Gat Caperton, president of Gat Creek, located in Berkeley Springs, West Virginia, is a West Virginia solid wood home furniture manufacturer.
Gat Creek, originally named Tom Seely Furniture, employs over 150 artisans in Berkeley Springs and sells its branded products in over 200 retail stores across the United States and manufactures exclusive products for national retailers. Gat Creek made a strong commitment early on to lean manufacturing, environmental sustainability and being an employer of choice.
Caperton, who acquired the company in 1996, spoke to Jim Matuga, host of The Positively West Virginia Podcast, about why and how he got into the furniture business, about his worst business experience. , his lesson learned and his advice to young entrepreneurs.
How did you get started in the furniture industry?
âI graduated from school and worked in Chicago for five years,â Caperton said. âI said, ‘Boy, it would be great to get into a small manufacturing business.’ I had no experience in furniture. I started looking for small businesses that I could invest in and get involved in. I found Tom Seely Furniture.
âI literally cold called Tom Seely and because my name was the same as the current government of the day, Gaston Caperton, I contacted him directly. He picked up the phone and said, “Governor” and I said, “No sir. You have his son. While we are online, you mind talking for a few minutes.
âSo I was able to be introduced to him. I took a day off and flew to Berkeley Springs. I was a classic Charleston kid. I had been around parts of the state, but had never been in the Eastern Panhandle. I came and met Tom, and that included a day where he walked around me and said, âThis is a great deal. I would be interested in buying and if you are interested in funding me I will move the community and lead it in a way you would be proud of.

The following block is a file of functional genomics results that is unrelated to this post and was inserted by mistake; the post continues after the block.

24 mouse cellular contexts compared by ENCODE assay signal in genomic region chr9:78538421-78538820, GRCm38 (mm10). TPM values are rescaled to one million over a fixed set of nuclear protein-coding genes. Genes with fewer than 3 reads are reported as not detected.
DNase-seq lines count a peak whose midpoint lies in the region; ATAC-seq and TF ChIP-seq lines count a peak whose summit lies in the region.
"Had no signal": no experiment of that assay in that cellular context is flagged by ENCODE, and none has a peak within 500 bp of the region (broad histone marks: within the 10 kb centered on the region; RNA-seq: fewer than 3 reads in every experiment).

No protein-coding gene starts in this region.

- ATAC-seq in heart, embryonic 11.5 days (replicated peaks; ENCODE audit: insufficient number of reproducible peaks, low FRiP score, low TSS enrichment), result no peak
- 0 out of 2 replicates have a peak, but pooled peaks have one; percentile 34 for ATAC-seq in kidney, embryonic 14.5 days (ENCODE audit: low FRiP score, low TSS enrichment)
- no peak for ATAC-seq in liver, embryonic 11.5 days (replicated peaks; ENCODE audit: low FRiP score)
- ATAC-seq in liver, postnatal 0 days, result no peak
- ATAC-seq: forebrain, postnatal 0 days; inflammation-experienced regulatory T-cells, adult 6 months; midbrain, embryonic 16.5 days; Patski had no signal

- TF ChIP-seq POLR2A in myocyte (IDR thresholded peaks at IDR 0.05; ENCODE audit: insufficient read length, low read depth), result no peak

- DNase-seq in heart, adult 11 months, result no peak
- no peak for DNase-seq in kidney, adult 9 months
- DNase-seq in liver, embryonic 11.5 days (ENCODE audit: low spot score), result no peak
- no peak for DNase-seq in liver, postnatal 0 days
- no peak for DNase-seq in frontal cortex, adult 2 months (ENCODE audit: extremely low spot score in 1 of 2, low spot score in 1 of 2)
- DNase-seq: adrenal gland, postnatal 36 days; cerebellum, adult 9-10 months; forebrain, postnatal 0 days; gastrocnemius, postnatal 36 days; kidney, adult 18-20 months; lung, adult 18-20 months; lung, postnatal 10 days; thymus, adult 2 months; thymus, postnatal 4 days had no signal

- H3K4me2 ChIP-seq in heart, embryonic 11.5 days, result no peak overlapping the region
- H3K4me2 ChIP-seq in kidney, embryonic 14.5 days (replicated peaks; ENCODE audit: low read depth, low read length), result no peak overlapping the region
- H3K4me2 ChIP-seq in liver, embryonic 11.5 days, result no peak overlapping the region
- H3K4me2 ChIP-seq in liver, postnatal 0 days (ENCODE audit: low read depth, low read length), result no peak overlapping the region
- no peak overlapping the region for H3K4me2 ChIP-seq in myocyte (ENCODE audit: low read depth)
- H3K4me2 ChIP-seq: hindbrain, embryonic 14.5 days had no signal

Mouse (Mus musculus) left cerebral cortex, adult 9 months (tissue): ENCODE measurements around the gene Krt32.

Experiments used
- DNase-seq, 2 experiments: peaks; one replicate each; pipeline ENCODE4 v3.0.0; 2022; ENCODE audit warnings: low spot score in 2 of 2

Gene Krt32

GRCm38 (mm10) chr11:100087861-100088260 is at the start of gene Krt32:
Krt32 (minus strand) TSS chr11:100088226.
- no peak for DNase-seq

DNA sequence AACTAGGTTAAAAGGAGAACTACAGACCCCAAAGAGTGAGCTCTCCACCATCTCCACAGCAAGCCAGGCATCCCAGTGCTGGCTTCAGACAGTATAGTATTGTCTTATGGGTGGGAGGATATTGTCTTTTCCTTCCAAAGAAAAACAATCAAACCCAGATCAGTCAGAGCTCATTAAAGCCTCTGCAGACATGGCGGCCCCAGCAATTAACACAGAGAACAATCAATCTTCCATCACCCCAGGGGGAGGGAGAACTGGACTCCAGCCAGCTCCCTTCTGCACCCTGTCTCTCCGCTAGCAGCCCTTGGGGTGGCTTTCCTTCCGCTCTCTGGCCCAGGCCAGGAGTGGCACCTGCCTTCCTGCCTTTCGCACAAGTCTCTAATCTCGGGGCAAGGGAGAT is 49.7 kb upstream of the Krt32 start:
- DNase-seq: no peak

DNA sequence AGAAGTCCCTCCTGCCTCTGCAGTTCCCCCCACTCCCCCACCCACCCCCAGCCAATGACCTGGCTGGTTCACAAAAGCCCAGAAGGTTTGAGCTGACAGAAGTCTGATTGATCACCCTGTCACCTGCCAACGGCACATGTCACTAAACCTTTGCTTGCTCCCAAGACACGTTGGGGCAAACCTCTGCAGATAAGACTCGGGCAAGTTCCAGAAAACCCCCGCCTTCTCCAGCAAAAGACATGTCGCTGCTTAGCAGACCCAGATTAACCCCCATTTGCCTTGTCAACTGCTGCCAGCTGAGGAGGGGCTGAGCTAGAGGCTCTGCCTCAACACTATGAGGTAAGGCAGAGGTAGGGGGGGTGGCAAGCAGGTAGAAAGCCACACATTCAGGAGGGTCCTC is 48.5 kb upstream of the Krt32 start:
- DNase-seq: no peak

What has been your worst business experience so far?
âIt’s a four-year story,â Caperton said. âRight before the economy deteriorated and the Great Recession of 2006, in 2005, we were running out of capacity and now we decided it was time to borrow a lot of money, to fix the plant. and really grow the business.
âWe did all of that, and the day we completed the expansion of this plant, business started to drop dramatically. We figured we would be able to borrow that money and pay it back without growing, but we never figured out how to let the business go back a third and pay our debt and survive.
What is the lesson you learned from this experience?
âYou show up every day and you don’t give up,â Caperton said.
What advice would you give to a young entrepreneur?
âI have to design six products to get two good ones,â Caperton said. âI make more bad decisions than good decisions, but I keep going. “
RECOMMENDED BOOK: “The objective: a process of continuous improvement” by Eliyahu M. Goldratt
RECOMMENDED RESOURCE: The lean business process (really doing what the customer needs and eliminating everything else)
ADVICE: âJust show upâ¦ everyday,â Caperton advised.